Illustrations by Hannah Robinson

Jeremy Hunt, Boris Johnson, David Cameron, George Osborne, Jo Johnson, Rory Stewart. All, public schooled. All politicians that are leading or ex-leading members of the Conservative party. And all members of the notoriously elitist, snobbish and exclusive Bullingdon Private Members Club.

Back in 2015, around the time of the general election, a now infamous photo of members of the Bullingdon Club, including Boris Johnson and David Cameron was discovered by Versa magazine on the walls of the exclusive outfitters Ede and Ravenscroft.

Since then, I have been fascinated how members of leading British political parties are accepted by the public as people who care about the country’s wellbeing, when a decade ago they were proud members of an organisation which expressly touted elitism and aristocratic privilege.

They are duping the public about their personal values: a leopard cannot change its spots. With Dominic Cummings’ interview from the Downing Street garden ringing in our ears, it’s time to confront the question: why are politicians’ past actions so easily brushed under the carpet?

Back to the Bullingdon, the club has been banned from meeting within 15 miles of the City of Oxford as a result of a “night of debauchery” in 2005. Significantly, members pay a £10,000 entry fee, in addition to the £3,500 for a custom-made dining uniform to take part in the “ritualised violence”, which characterise their meetings. The values this club stands for are undeniably questionable.

Ask yourself: would you trust a (reformed) gambler with your life savings? Probably not. Why then does the British public continue to entrust the reins of Government to individuals who belonged to a group that ostentatiously enjoyed trashing others’ belongings? This being a troop made up of a particular social caste who pay more than a third of the average wage for their privileges.

Analogous to the gambler, just because they no longer have a flutter at the horses, does not mean they have left behind all sympathies for an afternoon at the bookies. Again, I pose the question, how genuine are their nods towards equality for all?

As an ex-public schoolboy, I had everyday interaction with individuals who were consciously, and overtly elitist. It is these people who go onto populate the membership of the Bullingdon and similar clubs. Significantly, it is also these sorts of people who have, and continue to, become parliamentary heavyweights.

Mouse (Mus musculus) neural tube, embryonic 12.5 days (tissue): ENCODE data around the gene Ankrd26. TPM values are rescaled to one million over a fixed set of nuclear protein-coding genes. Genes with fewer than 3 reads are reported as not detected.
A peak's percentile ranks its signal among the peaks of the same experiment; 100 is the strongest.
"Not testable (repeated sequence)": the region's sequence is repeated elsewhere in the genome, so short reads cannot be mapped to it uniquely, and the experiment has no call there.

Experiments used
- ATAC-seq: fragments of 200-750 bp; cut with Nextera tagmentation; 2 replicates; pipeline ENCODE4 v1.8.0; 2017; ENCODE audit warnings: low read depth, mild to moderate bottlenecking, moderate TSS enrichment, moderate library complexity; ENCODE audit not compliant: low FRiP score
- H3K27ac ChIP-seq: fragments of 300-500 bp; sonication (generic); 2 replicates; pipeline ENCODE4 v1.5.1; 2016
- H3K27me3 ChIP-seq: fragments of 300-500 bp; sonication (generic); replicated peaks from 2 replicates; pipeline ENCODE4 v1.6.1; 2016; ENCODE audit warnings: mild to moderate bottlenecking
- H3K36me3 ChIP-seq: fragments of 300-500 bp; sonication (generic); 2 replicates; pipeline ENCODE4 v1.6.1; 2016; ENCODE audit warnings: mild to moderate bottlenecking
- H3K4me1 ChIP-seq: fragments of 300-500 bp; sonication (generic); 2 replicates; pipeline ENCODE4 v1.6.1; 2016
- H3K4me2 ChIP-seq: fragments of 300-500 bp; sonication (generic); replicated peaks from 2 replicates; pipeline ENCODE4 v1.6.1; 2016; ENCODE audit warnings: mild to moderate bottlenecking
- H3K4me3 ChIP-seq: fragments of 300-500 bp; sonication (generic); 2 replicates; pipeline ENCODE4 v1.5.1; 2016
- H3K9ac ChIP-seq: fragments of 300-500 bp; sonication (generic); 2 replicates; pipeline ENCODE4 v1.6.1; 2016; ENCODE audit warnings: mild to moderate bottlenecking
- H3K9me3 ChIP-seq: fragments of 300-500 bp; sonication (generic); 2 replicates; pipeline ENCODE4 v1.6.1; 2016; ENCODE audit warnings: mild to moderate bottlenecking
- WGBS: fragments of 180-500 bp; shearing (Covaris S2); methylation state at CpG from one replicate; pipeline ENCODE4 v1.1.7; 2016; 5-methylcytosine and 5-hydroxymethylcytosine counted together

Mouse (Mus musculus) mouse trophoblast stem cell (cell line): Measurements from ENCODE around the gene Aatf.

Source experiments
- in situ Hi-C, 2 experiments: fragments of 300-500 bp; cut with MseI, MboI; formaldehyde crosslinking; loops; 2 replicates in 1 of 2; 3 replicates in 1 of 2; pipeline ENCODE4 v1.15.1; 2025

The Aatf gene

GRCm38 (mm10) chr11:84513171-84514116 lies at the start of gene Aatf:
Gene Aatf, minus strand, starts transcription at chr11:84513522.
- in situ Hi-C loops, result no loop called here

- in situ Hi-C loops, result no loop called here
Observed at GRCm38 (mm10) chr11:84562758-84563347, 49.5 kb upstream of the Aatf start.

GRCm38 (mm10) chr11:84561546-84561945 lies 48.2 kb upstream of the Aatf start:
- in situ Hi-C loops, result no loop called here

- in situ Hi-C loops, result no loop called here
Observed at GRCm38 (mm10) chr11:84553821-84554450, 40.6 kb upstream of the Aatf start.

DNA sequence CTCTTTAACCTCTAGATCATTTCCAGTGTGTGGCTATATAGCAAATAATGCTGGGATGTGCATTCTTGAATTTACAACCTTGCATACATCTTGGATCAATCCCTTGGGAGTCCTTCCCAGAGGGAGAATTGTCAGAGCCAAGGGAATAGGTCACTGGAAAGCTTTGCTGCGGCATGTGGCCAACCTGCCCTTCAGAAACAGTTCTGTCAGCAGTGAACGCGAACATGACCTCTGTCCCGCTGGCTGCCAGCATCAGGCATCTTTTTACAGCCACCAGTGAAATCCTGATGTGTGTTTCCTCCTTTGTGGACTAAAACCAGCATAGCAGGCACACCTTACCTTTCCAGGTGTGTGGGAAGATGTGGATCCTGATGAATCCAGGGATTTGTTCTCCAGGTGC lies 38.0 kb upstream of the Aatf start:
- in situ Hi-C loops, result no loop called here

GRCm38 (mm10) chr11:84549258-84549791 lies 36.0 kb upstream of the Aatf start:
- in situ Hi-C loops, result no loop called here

Is it a wonder that Jeremy Hunt “failed our NHS”?. His track record is one of elitism and privilege. How can we expect him to understand the health needs of the UK, let alone ensuring the poorest section of society are accounted for?

Our Prime Minister is not an egalitarian. He must find it amusing that people still believe what he says after the number of times he has publicly ‘mislaid’ the truth. Put simply: we do not hold those in the public eye to the same standard as we hold those in our private lives. It is time we changed that.

Most reasonable people would argue that someone who has been a pathological liar in the past, could rectify their ways. However, are ex-mob bosses capable of this sort of change of habit? Given the extremity of the elitism in the Bullingdon, ex-members resemble the latter.

Much as we would hesitate for an ex-gambler to be entrusted with our money, politicians of decadent clubs who specialise in vandalising other’s property should be treated with the same suspicion. Old habits die hard.

I’m not saying humans are not capable of development of political views. We are. Yet it would take a stunning transformation for these individuals to detach themselves fully from their prior political alignments. Underneath Boris’ blonde mop still lives the man who tipped his way out of trouble after meetings of his dining club. I implore the public to see beyond the clever rhetoric. The Bullingdon brand boils deep in his blood. It’s time we remembered that.